Upon completing the Anthropology major, Pomona students will be able to:
- Demonstrate an understanding of complex research problems, and apply appropriate methods and theories to the study of these problems.
- Design and carry out an anthropology research project, understand both qualitative and quantitative research methods, and identify the underlying assumptions in theoretical orientations and methodological approaches.
- Critically evaluate humans as social, cultural, and biological beings; how people and groups vary across time and place; and the effects of such variation.
- Think holistically and comparatively in describing human ways of life, and recognize how ethnographic, archaeological, and biological knowledge contribute to that understanding.
- Demonstrate anthropological skills applicable to solutions to present day concerns, both locally and globally.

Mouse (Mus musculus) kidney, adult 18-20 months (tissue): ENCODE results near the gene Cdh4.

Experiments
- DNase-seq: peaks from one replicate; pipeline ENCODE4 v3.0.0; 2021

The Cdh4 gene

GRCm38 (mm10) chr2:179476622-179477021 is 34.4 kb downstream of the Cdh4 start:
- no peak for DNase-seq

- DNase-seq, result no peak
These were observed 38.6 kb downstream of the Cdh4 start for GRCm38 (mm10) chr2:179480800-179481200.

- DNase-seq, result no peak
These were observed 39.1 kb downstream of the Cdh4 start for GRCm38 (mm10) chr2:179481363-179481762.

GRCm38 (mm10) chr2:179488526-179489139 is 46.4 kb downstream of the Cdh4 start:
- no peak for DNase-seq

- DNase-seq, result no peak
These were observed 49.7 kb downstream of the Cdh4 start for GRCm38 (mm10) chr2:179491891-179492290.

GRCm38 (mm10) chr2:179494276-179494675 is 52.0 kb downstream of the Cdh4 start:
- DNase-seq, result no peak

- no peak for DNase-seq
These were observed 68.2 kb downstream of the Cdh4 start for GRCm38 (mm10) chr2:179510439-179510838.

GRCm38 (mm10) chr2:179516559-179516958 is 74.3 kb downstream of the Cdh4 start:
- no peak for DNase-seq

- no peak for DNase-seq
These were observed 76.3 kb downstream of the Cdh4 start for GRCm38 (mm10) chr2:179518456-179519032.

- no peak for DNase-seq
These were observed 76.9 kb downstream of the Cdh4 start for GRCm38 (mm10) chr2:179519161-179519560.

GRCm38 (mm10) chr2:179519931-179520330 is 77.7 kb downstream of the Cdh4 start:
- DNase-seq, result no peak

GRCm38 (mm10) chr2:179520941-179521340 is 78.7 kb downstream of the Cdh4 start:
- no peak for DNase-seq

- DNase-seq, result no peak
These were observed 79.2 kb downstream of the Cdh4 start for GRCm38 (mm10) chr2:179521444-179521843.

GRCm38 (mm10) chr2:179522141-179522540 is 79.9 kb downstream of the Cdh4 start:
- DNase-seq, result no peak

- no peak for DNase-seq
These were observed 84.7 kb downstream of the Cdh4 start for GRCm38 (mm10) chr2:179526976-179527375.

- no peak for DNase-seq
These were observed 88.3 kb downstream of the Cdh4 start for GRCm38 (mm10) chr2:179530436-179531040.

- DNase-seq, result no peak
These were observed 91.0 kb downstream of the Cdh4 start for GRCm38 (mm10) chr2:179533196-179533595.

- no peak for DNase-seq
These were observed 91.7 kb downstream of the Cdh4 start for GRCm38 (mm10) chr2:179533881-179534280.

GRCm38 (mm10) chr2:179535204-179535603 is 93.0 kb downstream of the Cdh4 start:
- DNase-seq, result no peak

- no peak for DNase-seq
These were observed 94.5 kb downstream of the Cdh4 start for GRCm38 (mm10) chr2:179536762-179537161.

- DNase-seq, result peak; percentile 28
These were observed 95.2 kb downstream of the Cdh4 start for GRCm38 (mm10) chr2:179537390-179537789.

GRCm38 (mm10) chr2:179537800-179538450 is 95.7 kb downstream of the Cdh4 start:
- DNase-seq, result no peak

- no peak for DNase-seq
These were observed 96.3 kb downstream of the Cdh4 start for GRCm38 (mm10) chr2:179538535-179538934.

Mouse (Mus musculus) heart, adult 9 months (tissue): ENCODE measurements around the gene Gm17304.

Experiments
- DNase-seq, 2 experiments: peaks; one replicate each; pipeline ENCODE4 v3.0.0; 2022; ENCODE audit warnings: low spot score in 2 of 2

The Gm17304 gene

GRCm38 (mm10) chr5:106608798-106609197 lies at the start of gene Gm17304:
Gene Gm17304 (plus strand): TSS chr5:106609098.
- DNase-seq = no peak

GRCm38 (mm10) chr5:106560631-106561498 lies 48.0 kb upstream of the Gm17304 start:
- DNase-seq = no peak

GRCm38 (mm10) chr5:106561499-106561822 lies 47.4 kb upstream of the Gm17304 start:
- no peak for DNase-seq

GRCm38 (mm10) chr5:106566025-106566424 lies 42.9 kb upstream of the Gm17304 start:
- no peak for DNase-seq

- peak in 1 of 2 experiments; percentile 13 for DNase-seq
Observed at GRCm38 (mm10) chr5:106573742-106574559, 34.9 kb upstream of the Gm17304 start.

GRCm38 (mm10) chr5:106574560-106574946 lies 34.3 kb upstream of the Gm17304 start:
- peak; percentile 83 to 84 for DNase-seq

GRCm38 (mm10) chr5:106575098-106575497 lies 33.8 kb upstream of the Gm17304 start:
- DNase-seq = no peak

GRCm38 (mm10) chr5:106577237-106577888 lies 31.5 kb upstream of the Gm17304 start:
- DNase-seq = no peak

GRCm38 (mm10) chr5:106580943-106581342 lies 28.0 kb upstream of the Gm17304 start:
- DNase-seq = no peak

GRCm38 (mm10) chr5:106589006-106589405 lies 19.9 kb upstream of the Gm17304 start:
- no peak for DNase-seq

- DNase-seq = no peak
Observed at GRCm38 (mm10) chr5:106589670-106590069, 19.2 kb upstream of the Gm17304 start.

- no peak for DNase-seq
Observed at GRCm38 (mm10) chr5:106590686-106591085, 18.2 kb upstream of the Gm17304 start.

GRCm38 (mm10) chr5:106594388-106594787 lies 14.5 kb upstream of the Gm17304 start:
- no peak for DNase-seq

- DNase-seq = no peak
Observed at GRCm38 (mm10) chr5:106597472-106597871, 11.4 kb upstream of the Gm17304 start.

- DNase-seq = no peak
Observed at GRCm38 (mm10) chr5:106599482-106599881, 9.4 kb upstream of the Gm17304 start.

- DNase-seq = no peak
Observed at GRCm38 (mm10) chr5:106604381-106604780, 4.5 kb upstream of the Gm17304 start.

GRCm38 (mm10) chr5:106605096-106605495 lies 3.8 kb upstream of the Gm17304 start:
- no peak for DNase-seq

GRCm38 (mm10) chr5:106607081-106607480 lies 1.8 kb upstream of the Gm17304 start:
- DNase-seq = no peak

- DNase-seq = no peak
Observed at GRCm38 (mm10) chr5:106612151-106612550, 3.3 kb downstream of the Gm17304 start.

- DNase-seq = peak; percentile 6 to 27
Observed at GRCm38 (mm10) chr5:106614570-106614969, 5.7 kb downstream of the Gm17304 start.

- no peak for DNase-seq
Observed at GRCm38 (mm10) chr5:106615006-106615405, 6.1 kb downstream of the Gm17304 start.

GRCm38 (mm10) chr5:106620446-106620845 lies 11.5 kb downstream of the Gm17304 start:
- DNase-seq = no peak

- Effectively communicate anthropological knowledge through writing and oral presentation in various formats for diverse audiences.
The required courses for the anthropology major encompass the majority of these goals, especially Sociocultural Anthropology, Theory in Anthropology, and the methods courses. Five electives chosen from among the anthropology courses offered at The Claremont Colleges offer additional breadth in the discipline. Among our goals are to expose students to the diversity of theories, methods, and data encompassed within the umbrella of anthropology, and, as a result, for students to become proficient in the practice of anthropology and its application to a variety of contemporary issues.
The remainder of the major and minor requirements, including electives, reflects the attempt to provide both curricular breadth and depth, particularly with respect to cross-cultural comparison, diachronic perspectives, and holism (Appendix A). North and South America, East Asia, and the Middle East are among the geographic regions are expertise of the faculty and are addressed in relevant coursework. Courses are also organized major themes of human behavior including language, sexuality, politics, globalization, and traditional lifeways.
Conducting and presenting original research is also an integral component to anthropology curriculum, emphasized in formal coursework and the senior thesis.